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Tasmania is first choice in food safety for global company

The Food Safety Centre within the Tasmanian Institute of Agriculture (TIA) has been recognised as a world-leader in food safety research, teaching and training by a multinational company seeking expert training for its staff and customers.

Global company 3M Asia Pacific Pty Ltd selected TIA as its first choice to deliver a professional development training workshop in food safety to 35 of its staff and customers from across Asia involved in meat-processing businesses.

The workshop delegates have travelled from Japan, South Korea, China, Thailand and Malaysia to attend the two-day workshop in Hobart this week, which is focusing on meat and poultry food safety and shelf-life.

TIA Food Safety Centre Associate Professor in Food Microbiology Tom Ross, an internationally recognised expert in the microbial ecology of meats and predictive microbiology, was contacted by 3M to deliver a workshop on processing technologies, pathogen control in meat, shelf-life and spoilage, products testing and management of factory environments.

“The workshop has drawn on the expertise of several members of the Food Safety Centre who have significant experience and expertise in the microbial ecology of meat and associated factory epidemiology,” Associate Professor Ross said.

“The Food Safety Centre is nationally and internationally recognised for research, teaching and training programs that encompass strategic science associated with food production systems, the supply chain, food safety, risk assessment, and systems biology of food-borne pathogens and spoilage microorganisms.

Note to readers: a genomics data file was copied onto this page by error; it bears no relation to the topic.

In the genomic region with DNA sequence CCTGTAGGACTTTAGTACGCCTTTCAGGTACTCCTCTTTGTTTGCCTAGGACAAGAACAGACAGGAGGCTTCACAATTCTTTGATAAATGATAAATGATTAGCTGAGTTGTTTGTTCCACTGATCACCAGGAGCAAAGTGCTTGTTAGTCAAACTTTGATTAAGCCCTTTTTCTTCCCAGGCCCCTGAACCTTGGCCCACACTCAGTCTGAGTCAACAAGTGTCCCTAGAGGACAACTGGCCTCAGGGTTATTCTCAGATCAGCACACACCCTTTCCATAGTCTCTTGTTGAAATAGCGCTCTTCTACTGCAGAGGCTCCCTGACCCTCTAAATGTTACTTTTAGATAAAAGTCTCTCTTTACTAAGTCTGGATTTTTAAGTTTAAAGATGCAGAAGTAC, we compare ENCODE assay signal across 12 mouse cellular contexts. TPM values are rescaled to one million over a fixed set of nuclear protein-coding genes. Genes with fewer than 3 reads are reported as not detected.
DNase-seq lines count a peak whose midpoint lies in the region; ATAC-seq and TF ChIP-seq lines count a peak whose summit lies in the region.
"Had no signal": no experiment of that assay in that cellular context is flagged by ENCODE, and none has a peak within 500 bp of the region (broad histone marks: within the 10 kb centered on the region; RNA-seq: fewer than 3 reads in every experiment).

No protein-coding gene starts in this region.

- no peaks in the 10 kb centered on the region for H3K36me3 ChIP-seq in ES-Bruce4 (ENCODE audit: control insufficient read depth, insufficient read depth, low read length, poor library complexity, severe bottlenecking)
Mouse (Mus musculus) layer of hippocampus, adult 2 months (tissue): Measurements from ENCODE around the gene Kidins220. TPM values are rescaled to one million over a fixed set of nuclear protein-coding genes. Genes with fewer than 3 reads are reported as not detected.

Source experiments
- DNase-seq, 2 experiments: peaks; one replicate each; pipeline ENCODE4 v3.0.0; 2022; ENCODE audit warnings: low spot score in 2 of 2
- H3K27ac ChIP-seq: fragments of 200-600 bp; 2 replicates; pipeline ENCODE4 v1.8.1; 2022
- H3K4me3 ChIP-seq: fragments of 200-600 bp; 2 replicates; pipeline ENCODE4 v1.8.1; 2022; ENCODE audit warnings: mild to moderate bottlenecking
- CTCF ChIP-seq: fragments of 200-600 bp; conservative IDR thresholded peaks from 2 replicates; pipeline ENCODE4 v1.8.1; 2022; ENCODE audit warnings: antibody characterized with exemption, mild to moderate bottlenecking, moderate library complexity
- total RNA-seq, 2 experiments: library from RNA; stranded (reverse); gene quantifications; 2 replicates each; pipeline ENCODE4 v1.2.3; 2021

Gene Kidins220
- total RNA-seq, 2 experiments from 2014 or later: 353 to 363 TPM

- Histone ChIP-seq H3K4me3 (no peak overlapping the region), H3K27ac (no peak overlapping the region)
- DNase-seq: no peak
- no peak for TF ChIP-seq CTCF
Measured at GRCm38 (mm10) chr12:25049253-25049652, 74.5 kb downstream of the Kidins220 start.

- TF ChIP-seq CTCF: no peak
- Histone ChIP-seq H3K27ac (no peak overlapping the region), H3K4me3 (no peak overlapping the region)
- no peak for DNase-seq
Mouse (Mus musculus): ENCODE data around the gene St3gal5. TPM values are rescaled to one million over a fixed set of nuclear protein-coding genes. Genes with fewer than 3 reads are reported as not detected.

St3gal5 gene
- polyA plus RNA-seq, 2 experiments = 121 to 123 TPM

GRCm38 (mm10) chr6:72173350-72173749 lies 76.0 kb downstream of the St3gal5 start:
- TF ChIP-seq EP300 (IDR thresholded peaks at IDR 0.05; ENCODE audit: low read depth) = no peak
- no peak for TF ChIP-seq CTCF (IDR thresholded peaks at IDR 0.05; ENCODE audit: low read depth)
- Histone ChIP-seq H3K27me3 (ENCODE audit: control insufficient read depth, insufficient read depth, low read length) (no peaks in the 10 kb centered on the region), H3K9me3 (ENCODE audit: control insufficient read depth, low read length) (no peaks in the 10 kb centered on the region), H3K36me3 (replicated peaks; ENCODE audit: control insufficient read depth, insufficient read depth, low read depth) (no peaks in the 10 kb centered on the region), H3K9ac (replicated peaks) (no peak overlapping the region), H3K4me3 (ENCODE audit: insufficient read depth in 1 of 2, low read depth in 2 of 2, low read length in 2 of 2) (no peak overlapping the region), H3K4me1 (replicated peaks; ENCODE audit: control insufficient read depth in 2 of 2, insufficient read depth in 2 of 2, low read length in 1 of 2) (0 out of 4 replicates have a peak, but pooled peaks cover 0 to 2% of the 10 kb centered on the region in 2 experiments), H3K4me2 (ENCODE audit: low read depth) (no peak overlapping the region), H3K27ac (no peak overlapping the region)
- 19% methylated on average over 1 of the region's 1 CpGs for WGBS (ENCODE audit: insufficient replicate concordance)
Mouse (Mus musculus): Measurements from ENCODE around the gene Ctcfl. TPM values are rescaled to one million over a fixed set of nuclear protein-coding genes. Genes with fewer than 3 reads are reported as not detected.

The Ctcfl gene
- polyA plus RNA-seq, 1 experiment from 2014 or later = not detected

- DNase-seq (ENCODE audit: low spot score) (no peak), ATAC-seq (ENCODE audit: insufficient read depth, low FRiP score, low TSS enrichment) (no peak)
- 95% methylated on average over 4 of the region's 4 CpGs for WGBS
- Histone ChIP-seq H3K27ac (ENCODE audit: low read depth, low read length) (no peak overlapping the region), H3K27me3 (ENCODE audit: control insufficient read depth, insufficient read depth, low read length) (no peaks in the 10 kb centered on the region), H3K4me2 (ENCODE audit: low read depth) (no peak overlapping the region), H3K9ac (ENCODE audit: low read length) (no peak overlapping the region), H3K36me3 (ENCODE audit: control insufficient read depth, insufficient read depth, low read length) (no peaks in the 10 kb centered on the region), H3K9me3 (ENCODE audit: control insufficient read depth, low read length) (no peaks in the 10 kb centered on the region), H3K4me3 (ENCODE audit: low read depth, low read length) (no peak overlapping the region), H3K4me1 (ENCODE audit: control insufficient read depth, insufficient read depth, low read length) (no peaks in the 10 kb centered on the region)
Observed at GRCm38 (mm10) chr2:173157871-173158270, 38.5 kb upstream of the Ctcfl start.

“In particular, the food microbiology group has a long history in research concerning the microbiology of meat, including understanding the behaviour and risks from pathogens and food spoilage organisms.

“The centre has an international reputation for leadership in modelling the ecology of bacteria in foods, a discipline termed ‘predictive microbiology’ and is producing insights about bacterial mechanisms that influence food stability,” Associate Professor Ross said.

“These findings include understanding the molecular mechanisms that cause food-borne bacteria to persist in food production environments, potentially leading to ‘smart’ processing methods to maximise food safety and quality.”

The Food Safety Centre team delivering the workshop includes:

  • Dr Lyndal Mellefont, who has significant experience with challenge studies in ready-to-eat foods, including processed meats;
  • Dr Mandeep Kaur, whose research focusses on characterisation of microbial spoilage organisms and processes on vacuum packaged primal cuts;
  • Dr Jay Kocharunchitt, who has significant experience in the development of novel intervention strategies to reduce pathogen loads on beef carcasses and is the author of reviews on microbial intervention strategies;
  • Associate Professor John Bowman, who will speak about persistent/sporadic pathogenic factory contaminants and associated molecular techniques to understand why pathogens persist in food production environments.

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